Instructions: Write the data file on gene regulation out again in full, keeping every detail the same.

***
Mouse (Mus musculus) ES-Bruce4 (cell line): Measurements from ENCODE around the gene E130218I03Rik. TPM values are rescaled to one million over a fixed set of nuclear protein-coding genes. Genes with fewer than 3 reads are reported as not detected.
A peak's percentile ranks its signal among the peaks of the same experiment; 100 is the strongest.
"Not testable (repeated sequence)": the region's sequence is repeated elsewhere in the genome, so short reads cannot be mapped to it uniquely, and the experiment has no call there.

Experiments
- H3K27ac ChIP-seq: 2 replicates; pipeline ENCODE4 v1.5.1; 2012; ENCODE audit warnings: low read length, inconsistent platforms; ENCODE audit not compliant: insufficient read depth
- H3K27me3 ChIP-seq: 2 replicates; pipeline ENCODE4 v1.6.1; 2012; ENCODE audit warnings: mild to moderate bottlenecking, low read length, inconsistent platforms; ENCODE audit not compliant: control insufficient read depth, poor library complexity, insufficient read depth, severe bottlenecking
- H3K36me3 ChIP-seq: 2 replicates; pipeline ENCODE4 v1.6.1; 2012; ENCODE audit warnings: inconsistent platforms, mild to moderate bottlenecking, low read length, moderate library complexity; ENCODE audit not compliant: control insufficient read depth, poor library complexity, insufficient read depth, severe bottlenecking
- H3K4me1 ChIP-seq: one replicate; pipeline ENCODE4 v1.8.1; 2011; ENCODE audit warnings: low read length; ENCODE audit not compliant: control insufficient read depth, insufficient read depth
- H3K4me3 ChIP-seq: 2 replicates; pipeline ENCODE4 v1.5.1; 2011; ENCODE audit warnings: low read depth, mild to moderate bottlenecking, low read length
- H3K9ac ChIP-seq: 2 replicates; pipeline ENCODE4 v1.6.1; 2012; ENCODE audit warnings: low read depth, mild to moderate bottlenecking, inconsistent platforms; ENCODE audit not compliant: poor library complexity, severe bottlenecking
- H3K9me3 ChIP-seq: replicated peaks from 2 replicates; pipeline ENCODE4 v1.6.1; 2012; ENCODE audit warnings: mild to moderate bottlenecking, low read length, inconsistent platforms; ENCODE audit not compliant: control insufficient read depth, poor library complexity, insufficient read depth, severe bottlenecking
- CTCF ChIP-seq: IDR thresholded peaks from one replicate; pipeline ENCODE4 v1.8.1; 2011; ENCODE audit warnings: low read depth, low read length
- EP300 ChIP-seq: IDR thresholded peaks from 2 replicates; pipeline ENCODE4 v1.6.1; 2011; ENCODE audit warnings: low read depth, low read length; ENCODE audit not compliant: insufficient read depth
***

Mouse (Mus musculus) ES-Bruce4 (cell line): Measurements from ENCODE around the gene E130218I03Rik. TPM values are rescaled to one million over a fixed set of nuclear protein-coding genes. Genes with fewer than 3 reads are reported as not detected.
A peak's percentile ranks its signal among the peaks of the same experiment; 100 is the strongest.
"Not testable (repeated sequence)": the region's sequence is repeated elsewhere in the genome, so short reads cannot be mapped to it uniquely, and the experiment has no call there.

Experiments
- H3K27ac ChIP-seq: 2 replicates; pipeline ENCODE4 v1.5.1; 2012; ENCODE audit warnings: low read length, inconsistent platforms; ENCODE audit not compliant: insufficient read depth
- H3K27me3 ChIP-seq: 2 replicates; pipeline ENCODE4 v1.6.1; 2012; ENCODE audit warnings: mild to moderate bottlenecking, low read length, inconsistent platforms; ENCODE audit not compliant: control insufficient read depth, poor library complexity, insufficient read depth, severe bottlenecking
- H3K36me3 ChIP-seq: 2 replicates; pipeline ENCODE4 v1.6.1; 2012; ENCODE audit warnings: inconsistent platforms, mild to moderate bottlenecking, low read length, moderate library complexity; ENCODE audit not compliant: control insufficient read depth, poor library complexity, insufficient read depth, severe bottlenecking
- H3K4me1 ChIP-seq: one replicate; pipeline ENCODE4 v1.8.1; 2011; ENCODE audit warnings: low read length; ENCODE audit not compliant: control insufficient read depth, insufficient read depth
- H3K4me3 ChIP-seq: 2 replicates; pipeline ENCODE4 v1.5.1; 2011; ENCODE audit warnings: low read depth, mild to moderate bottlenecking, low read length
- H3K9ac ChIP-seq: 2 replicates; pipeline ENCODE4 v1.6.1; 2012; ENCODE audit warnings: low read depth, mild to moderate bottlenecking, inconsistent platforms; ENCODE audit not compliant: poor library complexity, severe bottlenecking
- H3K9me3 ChIP-seq: replicated peaks from 2 replicates; pipeline ENCODE4 v1.6.1; 2012; ENCODE audit warnings: mild to moderate bottlenecking, low read length, inconsistent platforms; ENCODE audit not compliant: control insufficient read depth, poor library complexity, insufficient read depth, severe bottlenecking
- CTCF ChIP-seq: IDR thresholded peaks from one replicate; pipeline ENCODE4 v1.8.1; 2011; ENCODE audit warnings: low read depth, low read length
- EP300 ChIP-seq: IDR thresholded peaks from 2 replicates; pipeline ENCODE4 v1.6.1; 2011; ENCODE audit warnings: low read depth, low read length; ENCODE audit not compliant: insufficient read depth